Whenever my parents are expecting visitors, my mom cleans. She cleans the bathroom, the living room, the kitchen, and, when I was a kid, she even asked me to clean my room! My response? “But mooooooom, the guests aren’t going eat dinner in my room!” Mature, I know.
Now that I'm an adult, I get it. I like my house clean too. And, just like your house (or your church), your website should be clean and uncluttered. Luckily, this kind of cleaning doesn’t require Clorox or rubber gloves—just a few quick tips. You can simplify your website in no time!
Websites should be easy to use, intuitive, and clean—so, before you even consider putting flashing lights and lots of bright colors on your page, think about whether you’d put a neon sign outside of your church. If not, don’t do it here either.
In order to keep your website clean and functional, consider these three things: layout, copy, and graphics.
When it comes to site layout, you’ll hear this word again and again: clean.
“Don’t be afraid of white space!” says Peter Frank, manager of Concordia Technology Solutions. “Remove the clutter, cut down the amount of copy, and keep things in places that make sense.”
Remember to make sure it doesn’t take too many clicks to get to any point on your site. People’s attention spans are short, especially online. If it takes too long to get information, they will go somewhere else. Remember, the back button is only a click away.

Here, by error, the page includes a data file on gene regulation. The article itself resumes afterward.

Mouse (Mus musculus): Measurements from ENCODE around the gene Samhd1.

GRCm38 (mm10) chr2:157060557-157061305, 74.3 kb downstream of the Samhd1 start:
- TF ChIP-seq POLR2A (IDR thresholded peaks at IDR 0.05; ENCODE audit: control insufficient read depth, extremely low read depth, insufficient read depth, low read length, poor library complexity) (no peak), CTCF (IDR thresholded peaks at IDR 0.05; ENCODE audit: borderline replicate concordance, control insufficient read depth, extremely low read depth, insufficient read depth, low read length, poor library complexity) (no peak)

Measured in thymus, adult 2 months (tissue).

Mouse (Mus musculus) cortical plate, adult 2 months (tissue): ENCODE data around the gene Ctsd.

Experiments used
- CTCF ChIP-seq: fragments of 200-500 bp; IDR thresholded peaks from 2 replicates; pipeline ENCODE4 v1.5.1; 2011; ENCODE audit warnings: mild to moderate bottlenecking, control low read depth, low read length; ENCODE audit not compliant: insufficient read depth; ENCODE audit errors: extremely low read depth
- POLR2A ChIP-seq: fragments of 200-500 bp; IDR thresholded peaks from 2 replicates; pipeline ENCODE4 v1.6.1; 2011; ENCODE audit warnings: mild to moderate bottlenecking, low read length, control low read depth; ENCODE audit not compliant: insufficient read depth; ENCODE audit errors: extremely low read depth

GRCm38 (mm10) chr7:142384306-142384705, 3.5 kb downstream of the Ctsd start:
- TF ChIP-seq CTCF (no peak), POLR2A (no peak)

When the Internet first became popular, the concept of clicking on a link was somewhat foreign to computer users. It was necessary to start with introductory phrases such as “Click Here” or to spell out the URL. Reduce the amount of clutter by skipping the directions and just displaying the link. Use formatting to make apparent what you want the user to do.
And while you're removing unnecessary instruction, work to keep the amount of copy on a page to a minimum. Don’t say in 10 words what you can say in 8. Not only does short copy keep the users’ attention, but less text also cuts down on the visual clutter.
It’s also important to choose simple words. Keep your writing at a layperson’s level. Speaking too theologically may alienate visitors or even some members. Side note: Also use this philosophy when choosing a domain name—it should be easy to spell and remember!
When it comes to choosing graphics and buidling the look and feel for your site, remember that word “clean.” Avoid using more than 2–3 fonts, and stick to fonts that are easy to read. Also, make sure to use consistent colors throughout your site.
Choose photos that are up to date, high quality, and engaging. Find pictures of people, if you can—not just photos of the front of your church building. And keep in mind that clip art was a nifty new feature in the ’90s, but it’s best to leave it there and out of your design.
One final suggestion: keep your website simple (and interesting) by using blogging capabilities wherever possible. Most blogs have an organized structure that shows only minimal, necessary information. If you choose content wisely, you can keep your website looking nice and clean.
This blog post is an excerpt from our ebook “Crafting Excellent Church Websites.” To download this free ebook, which outlines even more ways to perfect your website, click the button below!